"Mr Griffis is a highly accomplished writer indeed; he is able to convey thoughts and personalities very well and hold the reader's attention. "
(Book 6 of 'By The Hands of Men')
Epic / Fictional Saga
1924 - 1938
Wyoming and Hollywood, United States
First an explanation; when I first met the characters Robert Fitzgerald and Charlotte Braninov it was in the first two books of a trilogy under the umbrella title of 'By the Hands of Men'. That was about two years ago and since then, the author has 're-branded' the series and split the original two books into five. They are, however, essentially the same, and this is the final volume of whichever version of the series you choose to read. And I do urge you to read the previous volumes, for this one doesn't sit too well as a standalone individual tale. Any back story supplied by the author in this volume is fairly sparse and may be a little confusing in places to the new reader as a place to start the series.
So, a very brief 'catch up'. Robert Fitzgerald was a young Lieutenant at the trenches in WWI, Charlotte Braninov nursed him back to health after he was wounded, they fell in love. But Robert was sent back to England, found himself assigned to Singapore and made his way to Africa where he became a veterinary surgeon; Charlotte also went to England, but returned to her native Russia where she suffered greatly at the hands of the Bolsheviks. She eventually escaped, along with a young child, Zlata.
At the beginning of this final volume, Robert is preparing to leave Africa with his friends Orlando and Deidre Pyle, Their intention is to take up an old offer of employment from Marion Hurst, daughter of William Randolph Hearst. But they are unable to make contact and, stranded in Hollywood, they take odd jobs where they can, Robert finding himself helping out at a failing zoo that supplies animals for motion pictures. Along the way he becomes friends with David Niven and, principally, Errol Flynn.
Meanwhile, Charlotte and Zlata have also come to America, by virtue of Charlotte's continued friendship with one of her nursing colleagues, Kathleen, who has married her American farmer boyfriend, Hector. There they stay for a few years before poor harvests and the Depression see them moving to Hollywood where Zlata has become a stunt rider for one of the major studios. Robert and Charlotte meet for the first time in a couple of decades on the set of The Charge of the Light Brigade.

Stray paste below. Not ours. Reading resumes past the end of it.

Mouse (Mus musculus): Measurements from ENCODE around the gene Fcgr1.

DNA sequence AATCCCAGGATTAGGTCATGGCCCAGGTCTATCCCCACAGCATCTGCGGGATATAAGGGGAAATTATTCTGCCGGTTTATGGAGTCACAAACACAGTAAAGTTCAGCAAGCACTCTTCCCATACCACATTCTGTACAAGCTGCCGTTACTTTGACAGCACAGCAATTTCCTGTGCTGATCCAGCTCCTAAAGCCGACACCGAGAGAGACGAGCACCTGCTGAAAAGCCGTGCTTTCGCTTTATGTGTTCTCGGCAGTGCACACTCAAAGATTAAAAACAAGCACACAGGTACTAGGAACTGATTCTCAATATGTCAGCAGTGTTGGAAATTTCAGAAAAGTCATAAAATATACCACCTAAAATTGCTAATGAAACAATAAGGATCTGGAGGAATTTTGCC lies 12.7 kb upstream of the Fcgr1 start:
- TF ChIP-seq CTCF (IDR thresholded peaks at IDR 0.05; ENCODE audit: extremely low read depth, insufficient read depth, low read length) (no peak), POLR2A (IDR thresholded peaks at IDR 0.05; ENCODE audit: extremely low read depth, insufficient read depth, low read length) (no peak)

Mr Griffis is a highly accomplished writer indeed; he is able to convey thoughts and personalities very well and hold the reader's attention. I was particularly impressed with the way he handled that very awkward first meeting proper between Robert and Charlotte. Some readers may find his frequent habit of using parentheses a little off-putting, but I found them to fit in well with his conversational style and, in some cases, almost conspiratorial.
This is a large book and it is almost inevitable that some typographical errors would creep in. There were rather a few more than I would have liked to have seen and some of those occurred in the italicised sections where an 'a' seems to have been inserted instead of a 'd' on a few occasions. This should not reflect on the author, but perhaps on either the editor or the typesetter.
I have no hesitation in recommending this book but with the proviso that it is advisable to read the previous volumes first.
© Richard Tearle
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